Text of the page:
Could God really have made us free ...or are we just imagining it? Richard Dowden
determined by its present position and velocity. The same laws can be used for an assembly of particles, even if they collide with one another.
t has been stated: “A God who knows all things is inconsistent with human free will”. This is usually meant as an argument against the existence of God since the existence of free will is considered as self-evident. The argument can be written as a series of statements, each one following logically from the previous one: 1. God knows everything. 2. Therefore God knows the future. 3. Therefore the future is pre-ordained. 4. Therefore, EITHER there is no free will OR there is no God.
Is the last statement true? Does it follow logically from the first three? Is there a hidden assumption which is false – and if so, what? Yes, there is a hidden assumption, but first let’s look at the statements in reverse order. Statement 4 There is a Christian doctrine, accepted by some Christians at least, called Predestination. Each of us as individuals is ‘predestined’ to be saved or damned. To me, that implies no free will, so we must be undeserving of reward or punishment.
24 Tui Motu InterIslands
But this is fundamentally opposed to the teaching of Christ as presented in the Gospels, for instance in many parables in which the characters were given a free choice and exercised it for good or bad. I guess most Christians would claim that God knowing the Future does not affect our free will – and so our deserving of reward or punishment. Thus I find that Statement 4 follows from Statement 3. If Statement 4 is false, then Statement 3 must be false. If we have free will, then the future cannot be pre-ordained. Statement 3 Although believed in various forms for millennia – such as ‘Fate’ and ‘Che sera sera’, what evidence is there for a predetermined or pre-ordained Future? One might use the apparent existence of free will as counter-evidence, but far more convincing evidence comes from experimental Physics. In the late 17th Century, Sir Isaac Newton published the three laws of motion in his Principia. These laws applied universally – to cannon balls and to planets. In particular, the future position of a particle is completely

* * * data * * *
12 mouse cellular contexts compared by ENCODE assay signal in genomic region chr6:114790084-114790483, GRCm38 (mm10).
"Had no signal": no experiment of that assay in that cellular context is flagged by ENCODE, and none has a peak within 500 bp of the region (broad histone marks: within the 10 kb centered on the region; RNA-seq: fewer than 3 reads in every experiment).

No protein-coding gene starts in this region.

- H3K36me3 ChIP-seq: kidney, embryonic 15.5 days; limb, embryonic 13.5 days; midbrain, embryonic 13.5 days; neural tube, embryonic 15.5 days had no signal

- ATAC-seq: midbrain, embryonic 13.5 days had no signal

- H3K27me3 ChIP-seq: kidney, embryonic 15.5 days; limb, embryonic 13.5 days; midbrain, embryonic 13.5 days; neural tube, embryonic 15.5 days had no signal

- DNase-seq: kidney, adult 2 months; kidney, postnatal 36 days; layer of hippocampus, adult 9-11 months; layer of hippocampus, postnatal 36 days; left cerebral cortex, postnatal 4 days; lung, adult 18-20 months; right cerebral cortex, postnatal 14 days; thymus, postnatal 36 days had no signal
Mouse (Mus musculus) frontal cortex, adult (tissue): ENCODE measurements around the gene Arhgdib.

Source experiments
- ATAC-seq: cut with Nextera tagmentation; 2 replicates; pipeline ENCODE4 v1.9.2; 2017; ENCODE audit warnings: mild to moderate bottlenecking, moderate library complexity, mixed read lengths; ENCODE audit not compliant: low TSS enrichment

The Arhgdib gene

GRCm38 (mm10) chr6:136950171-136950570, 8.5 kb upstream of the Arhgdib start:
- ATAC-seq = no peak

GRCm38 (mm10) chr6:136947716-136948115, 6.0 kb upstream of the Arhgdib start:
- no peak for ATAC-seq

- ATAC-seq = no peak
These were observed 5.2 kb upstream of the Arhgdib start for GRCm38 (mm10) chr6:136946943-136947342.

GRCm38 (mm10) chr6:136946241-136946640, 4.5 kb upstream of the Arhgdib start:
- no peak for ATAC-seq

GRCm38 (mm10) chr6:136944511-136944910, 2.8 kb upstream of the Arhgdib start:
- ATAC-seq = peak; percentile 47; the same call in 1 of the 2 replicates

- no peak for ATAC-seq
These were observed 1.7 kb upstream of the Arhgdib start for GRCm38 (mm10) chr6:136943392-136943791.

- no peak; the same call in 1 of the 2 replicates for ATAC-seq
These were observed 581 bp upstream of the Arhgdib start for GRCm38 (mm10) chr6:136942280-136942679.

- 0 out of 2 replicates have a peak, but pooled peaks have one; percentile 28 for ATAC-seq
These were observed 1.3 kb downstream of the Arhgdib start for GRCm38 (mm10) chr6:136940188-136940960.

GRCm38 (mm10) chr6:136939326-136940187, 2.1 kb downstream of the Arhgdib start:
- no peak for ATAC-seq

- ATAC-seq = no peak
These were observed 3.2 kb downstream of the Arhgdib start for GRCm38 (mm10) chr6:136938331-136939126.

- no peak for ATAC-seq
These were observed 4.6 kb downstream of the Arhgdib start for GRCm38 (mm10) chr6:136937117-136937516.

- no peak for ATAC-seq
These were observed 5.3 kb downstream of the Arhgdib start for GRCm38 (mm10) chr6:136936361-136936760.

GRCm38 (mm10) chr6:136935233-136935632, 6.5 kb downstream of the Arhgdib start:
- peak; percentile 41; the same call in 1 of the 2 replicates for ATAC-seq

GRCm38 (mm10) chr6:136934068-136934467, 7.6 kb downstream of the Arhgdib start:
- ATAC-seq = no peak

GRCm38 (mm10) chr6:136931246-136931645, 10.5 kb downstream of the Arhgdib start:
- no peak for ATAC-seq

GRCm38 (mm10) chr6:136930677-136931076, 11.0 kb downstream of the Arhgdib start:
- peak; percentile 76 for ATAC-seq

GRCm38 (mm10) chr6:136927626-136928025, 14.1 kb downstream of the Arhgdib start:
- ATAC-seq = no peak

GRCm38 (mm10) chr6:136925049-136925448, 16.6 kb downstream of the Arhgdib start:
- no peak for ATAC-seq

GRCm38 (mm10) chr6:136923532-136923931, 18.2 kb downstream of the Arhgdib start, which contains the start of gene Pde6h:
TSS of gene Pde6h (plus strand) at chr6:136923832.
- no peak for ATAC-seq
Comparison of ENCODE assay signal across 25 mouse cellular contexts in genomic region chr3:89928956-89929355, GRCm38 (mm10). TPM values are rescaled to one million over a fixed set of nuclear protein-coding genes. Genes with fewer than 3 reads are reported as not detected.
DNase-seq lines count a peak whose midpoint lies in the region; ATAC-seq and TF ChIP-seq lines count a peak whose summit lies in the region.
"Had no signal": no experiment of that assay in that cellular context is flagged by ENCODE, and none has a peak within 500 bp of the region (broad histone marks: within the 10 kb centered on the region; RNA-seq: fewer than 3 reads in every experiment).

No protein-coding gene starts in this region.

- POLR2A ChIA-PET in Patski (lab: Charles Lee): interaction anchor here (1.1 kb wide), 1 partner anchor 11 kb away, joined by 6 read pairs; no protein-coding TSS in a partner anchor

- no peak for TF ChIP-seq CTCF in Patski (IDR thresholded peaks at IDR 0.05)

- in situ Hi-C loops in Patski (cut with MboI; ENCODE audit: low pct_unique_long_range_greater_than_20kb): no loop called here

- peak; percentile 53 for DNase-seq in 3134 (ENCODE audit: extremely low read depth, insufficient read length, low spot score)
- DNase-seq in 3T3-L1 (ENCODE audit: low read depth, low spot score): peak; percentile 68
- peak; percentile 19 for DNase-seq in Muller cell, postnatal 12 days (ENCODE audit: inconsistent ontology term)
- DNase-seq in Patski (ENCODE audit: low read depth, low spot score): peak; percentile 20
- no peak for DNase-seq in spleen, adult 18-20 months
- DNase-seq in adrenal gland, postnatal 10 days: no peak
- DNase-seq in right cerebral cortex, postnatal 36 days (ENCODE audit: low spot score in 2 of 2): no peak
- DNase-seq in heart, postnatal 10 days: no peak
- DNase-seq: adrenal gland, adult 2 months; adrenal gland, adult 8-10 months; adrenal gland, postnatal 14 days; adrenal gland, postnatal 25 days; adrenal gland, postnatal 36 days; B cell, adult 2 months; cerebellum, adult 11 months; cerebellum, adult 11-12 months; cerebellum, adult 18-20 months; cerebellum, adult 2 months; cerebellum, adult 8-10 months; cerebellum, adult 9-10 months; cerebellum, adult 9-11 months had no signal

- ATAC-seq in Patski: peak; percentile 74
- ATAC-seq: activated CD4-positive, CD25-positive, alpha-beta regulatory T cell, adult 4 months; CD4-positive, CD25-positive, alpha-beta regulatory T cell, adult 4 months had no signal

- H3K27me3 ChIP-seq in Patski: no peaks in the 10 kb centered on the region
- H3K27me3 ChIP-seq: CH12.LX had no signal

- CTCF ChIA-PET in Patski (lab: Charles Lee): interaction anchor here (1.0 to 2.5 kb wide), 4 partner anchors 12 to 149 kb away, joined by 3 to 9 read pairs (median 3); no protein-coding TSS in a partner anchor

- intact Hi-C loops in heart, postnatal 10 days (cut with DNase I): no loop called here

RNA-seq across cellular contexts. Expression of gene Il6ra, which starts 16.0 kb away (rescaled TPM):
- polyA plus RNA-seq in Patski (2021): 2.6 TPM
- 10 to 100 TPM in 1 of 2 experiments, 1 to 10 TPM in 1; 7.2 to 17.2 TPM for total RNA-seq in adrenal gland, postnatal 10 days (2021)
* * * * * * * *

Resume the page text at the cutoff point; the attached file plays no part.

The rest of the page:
Thus, according to these laws, the future state of a large set of particles, such as the molecules of gas in a container, is completely determined by the state (position and velocity) of each particle at any previous time. This could be extended to every particle (every atom) in the entire Universe, including the particles in our own bodies and brains. Therefore, the Future is completely determined by the Present, or by the exact state of matter at the Big Bang at time zero. Clearly, only God who knows everything could know the exact state of every atom in the Universe at some instant. But, knowing that, He would auto-matically know the Future (by calculation from Newton’s Laws of Motion). A finite being may lack the resources to find the exact state at the Present to calculate the Future. It is enough if Newton’s Laws reveal that the Future is knowable in principle. About 250 years later, physical evidence began to accumulate which showed that Newton’s Laws of Motion did not apply to very light (very low mass) particles. Sir Ernest Rutherford and his research
Published on May 5, 2014